Major William John Hopper Shephard

Discussion in 'Burma & India' started by bamboo43, Jan 14, 2020.

  1. bamboo43

    bamboo43 Very Senior Member

    One of my latest enquiries via the Chindit Society. Does anyone have any extra information about how this soldier died on the 17th January 1944?

    An online school obituary has the following, but I'm not convinced about the Chindit connection, date of death is too early. The 9/12 FF served later in the year as part of the 80th Brigade, 20th Indian Infantry Division:

    Major William John Hopper Shephard, 9th Battalion, 12th Frontier Force Regiment, who died on January 17th 1944, remembered at the Taukkyan War Cemetery ; Grave 17.B.24.

    Major William John Hopper Shephard was killed in action fighting the Japanese in Burma. Aged just 21, he was the second son of the well known local Dr. Hopper Shephard and brother of the retired GP, Dr. Graham Shephard. His brother Michael had been a member of the BEF in France and had won the Military Cross in 1941. Born in Sheerness, Kent, he was educated at Hayleybury College where he was renowned as a “brilliant young cricketer”; indeed he scored a memorable century for Tewkesbury CC, aged only fourteen. Ironically, he was the only one of the family who intended to go in to medicine. He could have continued as a medical student but felt that he could not spend five or six years in a reserved occupation during the war, especially with a brother in the army. When he went out to India, he was for some time in a Regiment commanded by his uncle, Col Bryceson who was a regular Indian Army officer. In fact, that that was partly why he volunteered to take a Commission in the Indian Army. He joined the 8th Battalion of the Glosters in 1940 after which he joined the Indian Army. This photograph was taken shortly before his death. The circumstances of his death are best left to the words of his commanding officer. He seemed to be operating in enemy territory and may have been a Chindit. (A British and Indian unit commanded by Orde Wingate from 1941-1944 which fought behind enemy lines, using guerrilla tactics. Taukkyan was a Chindit War Cemetery.) His CO pointed out that, even though he had lost the advantage of surprise, he realised the importance of his orders to capture a live enemy soldier. “He charged down a steep slope towards the enemy in the face of heavy fire … Though hit in the head he continued to charge until hit in the stomach, when he fell unconscious into the enemy position with a grenade still clutched in his hand. This officer showed the most outstanding bravery.” Following his example his escort then were able to “kill and wound all the enemy in the village”. Why did he not win a medal for this gallantry? It would seem that, from reading the biography of Stan Hollis, the only VC on D-Day, winning such honours was something of a lottery.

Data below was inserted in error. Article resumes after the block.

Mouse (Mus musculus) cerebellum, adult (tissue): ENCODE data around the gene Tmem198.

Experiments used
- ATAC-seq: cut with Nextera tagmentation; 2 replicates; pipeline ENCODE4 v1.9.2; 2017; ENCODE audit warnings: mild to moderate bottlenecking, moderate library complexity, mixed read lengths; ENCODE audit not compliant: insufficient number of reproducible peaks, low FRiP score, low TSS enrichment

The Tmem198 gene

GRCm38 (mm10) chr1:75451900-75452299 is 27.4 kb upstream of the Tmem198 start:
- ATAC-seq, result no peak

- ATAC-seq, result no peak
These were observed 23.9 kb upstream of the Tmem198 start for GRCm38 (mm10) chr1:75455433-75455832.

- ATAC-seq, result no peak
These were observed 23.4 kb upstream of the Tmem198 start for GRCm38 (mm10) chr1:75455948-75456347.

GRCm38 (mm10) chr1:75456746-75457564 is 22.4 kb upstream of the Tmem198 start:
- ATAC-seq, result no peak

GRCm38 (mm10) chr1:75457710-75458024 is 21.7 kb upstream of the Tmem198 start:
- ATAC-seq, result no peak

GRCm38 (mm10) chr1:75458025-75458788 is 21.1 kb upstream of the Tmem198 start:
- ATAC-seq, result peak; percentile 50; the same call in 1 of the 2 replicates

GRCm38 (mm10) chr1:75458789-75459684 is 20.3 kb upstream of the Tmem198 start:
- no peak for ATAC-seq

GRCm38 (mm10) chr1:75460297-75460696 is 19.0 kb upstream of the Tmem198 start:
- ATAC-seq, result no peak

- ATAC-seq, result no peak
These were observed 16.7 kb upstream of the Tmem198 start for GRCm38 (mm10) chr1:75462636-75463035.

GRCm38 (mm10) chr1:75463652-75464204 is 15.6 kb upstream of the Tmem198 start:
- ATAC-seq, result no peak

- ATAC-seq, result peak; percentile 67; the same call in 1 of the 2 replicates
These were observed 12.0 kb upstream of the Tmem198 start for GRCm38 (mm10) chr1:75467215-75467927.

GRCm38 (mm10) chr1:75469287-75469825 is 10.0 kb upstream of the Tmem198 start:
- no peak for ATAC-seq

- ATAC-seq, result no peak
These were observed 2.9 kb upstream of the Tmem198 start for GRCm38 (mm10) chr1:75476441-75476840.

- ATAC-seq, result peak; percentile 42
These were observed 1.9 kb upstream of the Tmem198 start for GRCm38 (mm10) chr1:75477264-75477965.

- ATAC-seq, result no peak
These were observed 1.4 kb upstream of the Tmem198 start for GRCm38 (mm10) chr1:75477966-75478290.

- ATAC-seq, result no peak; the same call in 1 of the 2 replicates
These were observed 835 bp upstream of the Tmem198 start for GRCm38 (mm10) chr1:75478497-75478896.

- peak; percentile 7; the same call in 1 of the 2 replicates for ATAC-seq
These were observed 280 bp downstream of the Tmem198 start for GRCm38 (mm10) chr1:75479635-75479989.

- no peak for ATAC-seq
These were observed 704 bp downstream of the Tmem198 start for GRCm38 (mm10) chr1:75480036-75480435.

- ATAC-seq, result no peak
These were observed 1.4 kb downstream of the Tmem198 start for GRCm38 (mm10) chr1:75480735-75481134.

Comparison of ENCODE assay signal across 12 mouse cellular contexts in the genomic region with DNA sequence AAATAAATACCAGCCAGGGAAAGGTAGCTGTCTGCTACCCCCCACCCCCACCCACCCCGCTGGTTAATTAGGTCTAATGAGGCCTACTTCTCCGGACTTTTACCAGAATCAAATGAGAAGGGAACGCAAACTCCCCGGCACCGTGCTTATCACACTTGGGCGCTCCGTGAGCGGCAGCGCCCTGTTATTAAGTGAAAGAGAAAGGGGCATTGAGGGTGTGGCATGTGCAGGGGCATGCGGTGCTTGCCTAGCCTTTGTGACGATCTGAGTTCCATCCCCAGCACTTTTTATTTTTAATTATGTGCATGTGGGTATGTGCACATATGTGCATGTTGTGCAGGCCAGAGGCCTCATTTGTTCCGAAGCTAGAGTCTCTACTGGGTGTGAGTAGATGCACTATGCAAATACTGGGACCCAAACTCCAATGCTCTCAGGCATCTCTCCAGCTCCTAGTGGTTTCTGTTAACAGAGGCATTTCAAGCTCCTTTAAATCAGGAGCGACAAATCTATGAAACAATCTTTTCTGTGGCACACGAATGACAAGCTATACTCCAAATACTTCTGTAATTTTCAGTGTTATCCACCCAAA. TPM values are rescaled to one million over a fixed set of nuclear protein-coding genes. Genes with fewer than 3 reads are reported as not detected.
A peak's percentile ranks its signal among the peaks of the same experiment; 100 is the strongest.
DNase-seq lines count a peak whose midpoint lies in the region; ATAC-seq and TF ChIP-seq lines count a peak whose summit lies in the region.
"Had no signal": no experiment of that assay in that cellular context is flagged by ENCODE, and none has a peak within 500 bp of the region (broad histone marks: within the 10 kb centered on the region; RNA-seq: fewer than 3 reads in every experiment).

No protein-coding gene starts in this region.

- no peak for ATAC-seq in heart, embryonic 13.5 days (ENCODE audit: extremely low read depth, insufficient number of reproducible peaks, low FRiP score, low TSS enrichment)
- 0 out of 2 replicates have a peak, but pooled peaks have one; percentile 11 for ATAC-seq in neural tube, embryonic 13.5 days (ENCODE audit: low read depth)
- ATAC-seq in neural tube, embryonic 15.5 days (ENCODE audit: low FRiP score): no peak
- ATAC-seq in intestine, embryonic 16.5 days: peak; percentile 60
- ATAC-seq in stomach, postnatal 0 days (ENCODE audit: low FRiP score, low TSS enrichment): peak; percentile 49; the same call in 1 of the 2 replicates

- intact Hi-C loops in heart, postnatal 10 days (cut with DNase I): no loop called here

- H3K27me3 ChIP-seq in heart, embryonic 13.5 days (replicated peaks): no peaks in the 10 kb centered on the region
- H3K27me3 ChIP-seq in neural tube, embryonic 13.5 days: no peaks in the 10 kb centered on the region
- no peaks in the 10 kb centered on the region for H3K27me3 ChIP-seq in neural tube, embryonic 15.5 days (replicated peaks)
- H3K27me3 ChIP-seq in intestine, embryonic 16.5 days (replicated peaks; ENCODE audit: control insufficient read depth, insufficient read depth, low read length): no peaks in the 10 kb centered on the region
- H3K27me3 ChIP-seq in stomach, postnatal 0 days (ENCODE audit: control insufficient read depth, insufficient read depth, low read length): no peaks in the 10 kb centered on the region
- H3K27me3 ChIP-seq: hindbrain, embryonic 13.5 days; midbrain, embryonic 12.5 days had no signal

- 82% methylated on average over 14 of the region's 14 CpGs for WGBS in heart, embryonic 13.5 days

Any help gratefully received.

  2. High Wood

    High Wood Well-Known Member

    The 9/12th Frontier Force Regiment were part of 80th Indian Infantry Brigade, 20th Division and were attached to IVth Corps in July 1943. This would have placed them in the greater Imphal area but his death occurred two months before the Imphal Campaign began.

    The C.W,G.C. doesn't mention an attachment to any other unit.
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  3. bamboo43